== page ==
The Egyptians’ reverence for nature is noteworthy in their use of ﬂoral motifs in decorative ornamentation. The lotus and papyrus were by far the most prevalent, together with the daisy, palm, convolvulus, and grape vine. The ‘Blue Lotus of the Nile’ (Nymphaea stellata coerulea), a member of the water lily family, is the lotus ﬂower depicted in ancient Egyptian decorative ornamentation. The fragrance emanating from the lotus creates an intoxicating atmosphere; they have a scent similar to hyacinths. The ﬂowers are star-shaped and sky-blue with brilliant golden centers and stand several inches above the water. The lotus had an inexhaustible symbolism in ancient Egypt, Daoism, Buddhism, and Hinduism alike.
The lotus is signiﬁcant as it was the symbol of Upper Egypt. When used in ornamentation with the papyrus it symbolized the union of Upper and Lower Egypt, whose symbol was the papyrus. A well-known example of this is the soaring twin pillars that tower over the ruins at Karnak. One capital is decorated with the lotus and the other with papyrus.
The ‘Blue Lotus of the Nile’ had a deeper religious signiﬁcance. Because the lotus blooms each day, withdraws under the water at sunset, and reemerges the following morning, it was closely linked to the daily rhythm of the rising and setting of the sun and thus to the story of the sun god, creation, and rebirth. The blue petals represented the sky and the golden center the emerging sun. The lotus motif was used to decorate pottery, jewelry, clothing, and appears extensively in the decoration of the capitals of pillars and columns. A wide variety of designs using the lotus ﬂower were employed, in repeating border patterns and in alternating patterns with lotus buds or bunches of grapes. The buds ﬁt harmoniously into the curves between the ﬂowers. During the reign of Akhenaten (New Kingdom, 18th Dynasty) the lotus designs become less stylized and more freely expressed.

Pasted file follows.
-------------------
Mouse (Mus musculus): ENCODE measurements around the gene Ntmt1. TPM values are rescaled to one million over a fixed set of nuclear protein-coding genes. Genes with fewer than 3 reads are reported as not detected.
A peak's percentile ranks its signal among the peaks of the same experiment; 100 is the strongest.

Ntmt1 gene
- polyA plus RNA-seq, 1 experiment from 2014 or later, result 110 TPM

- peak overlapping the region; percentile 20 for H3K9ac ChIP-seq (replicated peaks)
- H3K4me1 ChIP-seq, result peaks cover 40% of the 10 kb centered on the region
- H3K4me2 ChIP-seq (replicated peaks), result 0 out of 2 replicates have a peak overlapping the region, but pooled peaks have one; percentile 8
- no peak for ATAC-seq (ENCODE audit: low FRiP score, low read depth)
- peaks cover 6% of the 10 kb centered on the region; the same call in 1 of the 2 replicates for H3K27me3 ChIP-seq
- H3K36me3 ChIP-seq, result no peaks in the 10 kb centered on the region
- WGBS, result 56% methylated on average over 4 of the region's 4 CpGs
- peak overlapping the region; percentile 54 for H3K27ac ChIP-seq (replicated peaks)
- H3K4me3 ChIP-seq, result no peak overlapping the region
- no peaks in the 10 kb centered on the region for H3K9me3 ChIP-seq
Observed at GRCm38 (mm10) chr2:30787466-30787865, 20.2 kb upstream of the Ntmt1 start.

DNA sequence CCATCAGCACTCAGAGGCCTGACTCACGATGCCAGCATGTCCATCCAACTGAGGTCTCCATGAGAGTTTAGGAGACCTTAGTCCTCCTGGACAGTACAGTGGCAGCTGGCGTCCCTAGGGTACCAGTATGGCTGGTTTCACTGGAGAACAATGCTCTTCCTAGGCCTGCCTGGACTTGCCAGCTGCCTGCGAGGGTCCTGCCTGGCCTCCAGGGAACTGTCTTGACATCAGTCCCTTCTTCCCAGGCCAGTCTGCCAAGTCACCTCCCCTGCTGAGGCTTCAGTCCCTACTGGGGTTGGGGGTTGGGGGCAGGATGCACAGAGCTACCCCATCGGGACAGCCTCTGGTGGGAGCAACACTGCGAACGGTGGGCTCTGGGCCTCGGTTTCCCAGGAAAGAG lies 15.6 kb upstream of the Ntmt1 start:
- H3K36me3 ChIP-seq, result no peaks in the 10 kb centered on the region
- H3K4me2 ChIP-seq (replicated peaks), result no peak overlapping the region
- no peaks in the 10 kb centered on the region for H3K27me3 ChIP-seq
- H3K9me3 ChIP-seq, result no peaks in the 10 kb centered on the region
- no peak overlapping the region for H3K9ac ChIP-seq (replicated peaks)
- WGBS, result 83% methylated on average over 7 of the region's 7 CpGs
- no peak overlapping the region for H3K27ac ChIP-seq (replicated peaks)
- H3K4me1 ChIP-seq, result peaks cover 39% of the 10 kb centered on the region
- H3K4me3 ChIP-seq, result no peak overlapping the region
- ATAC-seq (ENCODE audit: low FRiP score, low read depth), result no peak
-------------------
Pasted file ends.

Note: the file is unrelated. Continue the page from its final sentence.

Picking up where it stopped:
When thinking about the history of garden design in the context of our own gardens, we are free to determine our own personal preferences while drawing inspiration from what has come before. By following one’s intuitive powers and adhering to nature’s contours speciﬁc to an existing site, the inherent beauty of the garden can be realized. In describing our fragrant path, rather than draw for you a picture of what to grow precisely, as each individual garden setting is unique, the following are suggestions of plants for a well-orchestrated sequence of fragrant ﬂowering plants. The underlying framework would ideally be composed of as many fragrant ﬂowering and fruiting trees and shrubs as are reasonable, including an abundance of aromatic and healthful herbs. And the garden overﬂowing with scented blossoms provides you with armfuls of ﬂowers to cut and bring indoors to scent the rooms of your home.
Part Two will be posted next week.